Presidential election in Belarus: candidate out of nowhere

Presidential election in Belarus: candidate out of nowhere

Svetlana Tichanowskaja wants to run in the presidential election. Ruler Lukashenko previously stopped her husband’s candidacy.

Those who stand up to the Belarusian autocratic long-term ruler Alexander Lukashenko and who is also a woman live a particularly dangerous life. Svetlana Tichanowskaja is now feeling this too. The 37-year-old will face Lukashenko in the presidential election on August 9.

As a precaution, this week she sent her two children, aged four and ten, with their grandmother to a safe EU country. Previously, she had been warned anonymously several times about what could happen to her family if she did not withdraw her candidacy.

Such undisguised threats must be taken seriously in Belarus. The fact that opposition figures go to jail in rows is already the order of the day under Lukashenko. In the past, regime critics who made themselves too loudly were often taken away from their offspring as an additional disciplinary measure and put in a state orphanage.

Until recently, Svetlana Tichanowskaja was unsuspicious of any political ambitions. Born in 1982 in the village of Mikaschevischy in the Brest area, she studied pedagogy with a focus on English and German. She then worked as a translator for various organizations, including Chernobyl Life Line based in Ireland.

On May 15 of this year, Tichanowskaja was catapulted onto the political stage from nowhere due to special circumstances: On this day, the Central Election Commission stopped her husband Sergei’s ambitions. The regime-critical blogger had actually wanted to challenge Lukashenko in the presidential election. However, the commission refused to register its supporters. Such teams must collect at least 100,000 signatures for a candidate to be admitted to the poll.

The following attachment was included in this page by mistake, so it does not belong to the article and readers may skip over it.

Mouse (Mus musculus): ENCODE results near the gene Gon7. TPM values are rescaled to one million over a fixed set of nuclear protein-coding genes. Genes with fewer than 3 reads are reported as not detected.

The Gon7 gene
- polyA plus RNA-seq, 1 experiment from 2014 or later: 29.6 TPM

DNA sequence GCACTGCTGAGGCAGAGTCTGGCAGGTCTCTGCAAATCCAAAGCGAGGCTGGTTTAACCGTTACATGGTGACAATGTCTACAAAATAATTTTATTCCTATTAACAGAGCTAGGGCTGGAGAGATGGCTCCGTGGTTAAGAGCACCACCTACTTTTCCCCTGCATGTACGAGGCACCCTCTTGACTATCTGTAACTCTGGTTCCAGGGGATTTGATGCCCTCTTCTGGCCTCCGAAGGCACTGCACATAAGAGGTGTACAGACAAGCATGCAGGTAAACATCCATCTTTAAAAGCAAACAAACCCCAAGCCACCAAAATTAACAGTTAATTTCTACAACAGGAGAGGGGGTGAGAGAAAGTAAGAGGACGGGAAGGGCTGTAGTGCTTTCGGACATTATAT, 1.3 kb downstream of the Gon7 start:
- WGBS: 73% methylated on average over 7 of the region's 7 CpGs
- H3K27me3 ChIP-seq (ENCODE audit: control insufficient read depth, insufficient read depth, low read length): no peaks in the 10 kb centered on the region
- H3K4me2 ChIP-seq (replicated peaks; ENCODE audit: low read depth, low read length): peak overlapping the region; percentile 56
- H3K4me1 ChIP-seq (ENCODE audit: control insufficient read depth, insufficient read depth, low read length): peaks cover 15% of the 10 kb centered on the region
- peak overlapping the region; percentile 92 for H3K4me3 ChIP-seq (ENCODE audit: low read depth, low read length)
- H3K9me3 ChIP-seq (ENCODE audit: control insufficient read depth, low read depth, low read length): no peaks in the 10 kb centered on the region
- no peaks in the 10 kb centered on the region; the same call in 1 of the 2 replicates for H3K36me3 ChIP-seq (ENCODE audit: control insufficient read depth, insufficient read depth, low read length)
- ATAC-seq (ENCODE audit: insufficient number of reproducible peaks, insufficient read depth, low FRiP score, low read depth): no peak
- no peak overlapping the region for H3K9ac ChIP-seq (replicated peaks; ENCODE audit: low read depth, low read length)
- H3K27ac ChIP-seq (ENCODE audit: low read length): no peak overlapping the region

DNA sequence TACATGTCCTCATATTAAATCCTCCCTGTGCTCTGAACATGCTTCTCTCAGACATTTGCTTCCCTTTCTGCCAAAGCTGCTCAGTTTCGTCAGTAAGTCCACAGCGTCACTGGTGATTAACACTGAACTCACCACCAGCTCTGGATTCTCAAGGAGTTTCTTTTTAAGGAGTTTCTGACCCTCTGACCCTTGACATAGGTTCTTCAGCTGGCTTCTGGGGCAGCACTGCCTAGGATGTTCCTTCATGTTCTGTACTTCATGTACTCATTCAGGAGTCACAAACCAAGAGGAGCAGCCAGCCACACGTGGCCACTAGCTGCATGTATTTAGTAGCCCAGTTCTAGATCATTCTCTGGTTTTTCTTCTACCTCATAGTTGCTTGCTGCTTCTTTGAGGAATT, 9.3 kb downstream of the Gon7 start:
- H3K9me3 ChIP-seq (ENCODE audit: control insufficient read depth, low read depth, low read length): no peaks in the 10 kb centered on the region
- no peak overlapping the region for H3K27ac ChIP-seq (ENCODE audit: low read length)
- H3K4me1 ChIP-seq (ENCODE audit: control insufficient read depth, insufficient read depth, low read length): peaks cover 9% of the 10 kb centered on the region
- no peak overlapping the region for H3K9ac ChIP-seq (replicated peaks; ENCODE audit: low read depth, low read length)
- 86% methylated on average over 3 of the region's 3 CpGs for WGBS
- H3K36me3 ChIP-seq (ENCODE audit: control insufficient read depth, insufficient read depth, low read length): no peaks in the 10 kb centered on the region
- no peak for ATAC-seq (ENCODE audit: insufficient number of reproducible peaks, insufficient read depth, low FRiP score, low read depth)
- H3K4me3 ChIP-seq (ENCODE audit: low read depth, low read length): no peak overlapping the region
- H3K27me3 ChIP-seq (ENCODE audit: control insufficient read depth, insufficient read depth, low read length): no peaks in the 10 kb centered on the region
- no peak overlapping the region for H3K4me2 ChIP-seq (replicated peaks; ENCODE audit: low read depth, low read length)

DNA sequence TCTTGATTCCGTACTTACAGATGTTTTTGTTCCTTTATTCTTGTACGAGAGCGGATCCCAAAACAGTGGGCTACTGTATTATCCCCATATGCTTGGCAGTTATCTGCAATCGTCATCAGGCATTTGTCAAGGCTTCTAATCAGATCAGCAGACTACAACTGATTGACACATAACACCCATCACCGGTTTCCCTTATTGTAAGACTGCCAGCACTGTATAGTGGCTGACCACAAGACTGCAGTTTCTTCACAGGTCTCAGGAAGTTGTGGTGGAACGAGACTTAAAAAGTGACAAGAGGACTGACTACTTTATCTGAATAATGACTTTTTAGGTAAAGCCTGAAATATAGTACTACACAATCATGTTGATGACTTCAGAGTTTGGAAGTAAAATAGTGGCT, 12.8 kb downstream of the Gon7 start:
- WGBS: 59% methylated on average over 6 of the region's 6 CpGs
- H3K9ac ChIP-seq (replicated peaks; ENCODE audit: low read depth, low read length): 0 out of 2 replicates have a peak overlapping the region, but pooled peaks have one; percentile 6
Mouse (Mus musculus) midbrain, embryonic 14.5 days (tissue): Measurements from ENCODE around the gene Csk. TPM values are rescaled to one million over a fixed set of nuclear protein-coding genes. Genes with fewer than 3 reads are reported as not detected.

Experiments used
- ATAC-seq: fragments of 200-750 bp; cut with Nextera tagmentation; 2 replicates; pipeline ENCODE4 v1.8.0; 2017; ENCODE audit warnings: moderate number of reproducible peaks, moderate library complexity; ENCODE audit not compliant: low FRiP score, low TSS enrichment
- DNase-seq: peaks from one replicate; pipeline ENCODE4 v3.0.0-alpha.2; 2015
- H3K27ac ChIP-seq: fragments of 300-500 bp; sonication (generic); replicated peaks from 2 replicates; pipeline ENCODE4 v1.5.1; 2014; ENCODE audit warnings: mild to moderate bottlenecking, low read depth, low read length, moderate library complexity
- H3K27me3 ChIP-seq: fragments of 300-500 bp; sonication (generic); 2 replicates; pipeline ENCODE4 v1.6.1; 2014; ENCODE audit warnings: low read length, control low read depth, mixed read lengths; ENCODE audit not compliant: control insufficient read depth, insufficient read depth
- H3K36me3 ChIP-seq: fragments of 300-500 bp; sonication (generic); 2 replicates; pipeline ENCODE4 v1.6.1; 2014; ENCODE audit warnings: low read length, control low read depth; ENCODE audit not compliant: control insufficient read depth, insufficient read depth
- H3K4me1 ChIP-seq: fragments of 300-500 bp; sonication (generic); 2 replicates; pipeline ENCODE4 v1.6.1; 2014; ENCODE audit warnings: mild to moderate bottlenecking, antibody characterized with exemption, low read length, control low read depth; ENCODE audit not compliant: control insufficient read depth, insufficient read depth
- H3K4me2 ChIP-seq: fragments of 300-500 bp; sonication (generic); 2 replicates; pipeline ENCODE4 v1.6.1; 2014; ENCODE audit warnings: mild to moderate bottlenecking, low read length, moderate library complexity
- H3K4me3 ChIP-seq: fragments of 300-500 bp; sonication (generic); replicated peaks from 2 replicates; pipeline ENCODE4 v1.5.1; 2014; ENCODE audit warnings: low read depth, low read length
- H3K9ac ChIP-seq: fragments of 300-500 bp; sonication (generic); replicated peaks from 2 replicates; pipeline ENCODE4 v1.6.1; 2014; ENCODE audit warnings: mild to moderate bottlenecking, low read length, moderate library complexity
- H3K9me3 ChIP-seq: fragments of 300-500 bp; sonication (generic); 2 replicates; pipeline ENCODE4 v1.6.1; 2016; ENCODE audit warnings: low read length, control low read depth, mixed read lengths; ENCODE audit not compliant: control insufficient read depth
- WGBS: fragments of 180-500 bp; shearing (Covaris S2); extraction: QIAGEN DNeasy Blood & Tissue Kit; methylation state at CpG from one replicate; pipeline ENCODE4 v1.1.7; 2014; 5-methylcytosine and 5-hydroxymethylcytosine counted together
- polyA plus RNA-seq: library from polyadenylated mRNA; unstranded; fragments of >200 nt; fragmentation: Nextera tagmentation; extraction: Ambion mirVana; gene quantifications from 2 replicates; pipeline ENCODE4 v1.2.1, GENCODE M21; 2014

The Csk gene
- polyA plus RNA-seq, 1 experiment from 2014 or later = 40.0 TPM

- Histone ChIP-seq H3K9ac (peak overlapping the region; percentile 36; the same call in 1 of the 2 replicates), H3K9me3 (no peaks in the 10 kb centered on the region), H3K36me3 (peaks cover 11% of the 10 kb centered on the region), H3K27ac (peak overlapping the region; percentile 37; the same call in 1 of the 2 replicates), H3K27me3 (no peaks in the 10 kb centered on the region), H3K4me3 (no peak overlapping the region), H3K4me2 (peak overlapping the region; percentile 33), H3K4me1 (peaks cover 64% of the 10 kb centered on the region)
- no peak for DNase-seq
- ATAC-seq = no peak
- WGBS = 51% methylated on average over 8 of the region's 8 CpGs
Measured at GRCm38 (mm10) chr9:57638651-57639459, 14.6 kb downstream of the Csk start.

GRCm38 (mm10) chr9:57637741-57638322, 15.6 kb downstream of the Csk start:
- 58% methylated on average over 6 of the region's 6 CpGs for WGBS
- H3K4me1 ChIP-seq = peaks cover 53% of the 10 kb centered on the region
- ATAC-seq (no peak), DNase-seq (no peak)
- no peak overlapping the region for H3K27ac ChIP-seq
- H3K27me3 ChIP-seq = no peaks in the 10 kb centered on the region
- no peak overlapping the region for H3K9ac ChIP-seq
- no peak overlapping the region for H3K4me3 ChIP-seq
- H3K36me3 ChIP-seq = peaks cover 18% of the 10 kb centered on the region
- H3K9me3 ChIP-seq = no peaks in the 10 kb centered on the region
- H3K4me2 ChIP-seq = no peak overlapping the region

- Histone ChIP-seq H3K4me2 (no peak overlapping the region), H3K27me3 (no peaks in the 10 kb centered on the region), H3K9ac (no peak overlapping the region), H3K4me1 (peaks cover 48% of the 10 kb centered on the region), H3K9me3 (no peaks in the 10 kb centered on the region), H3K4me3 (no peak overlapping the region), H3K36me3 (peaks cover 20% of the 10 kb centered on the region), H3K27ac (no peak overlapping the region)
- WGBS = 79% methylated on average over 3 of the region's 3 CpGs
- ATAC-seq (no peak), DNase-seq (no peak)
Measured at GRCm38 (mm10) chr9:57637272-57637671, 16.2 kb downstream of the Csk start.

Tichanowskaja fled to the front and quickly submitted documents for his own team. Her husband took over the management. However, he is now in custody – just like two other opposition candidates. Obviously there is growing support for Tichanowskaja. In Minsk and other cities, long lines were formed at the election workers’ tables to sign for them. Last week she was officially registered as a candidate.

In an interview with the Belarusian First Radio Station a few days ago, Tichanowskaja found unflattering words for Lukashenko. She asked if he seriously believed he could force people to love him if he beat them up, punished them and put them in jail. Her programmatic demands include the release of political prisoners and the holding of new elections under free and fair conditions. It is inconceivable that Lukashenko will allow that to happen.

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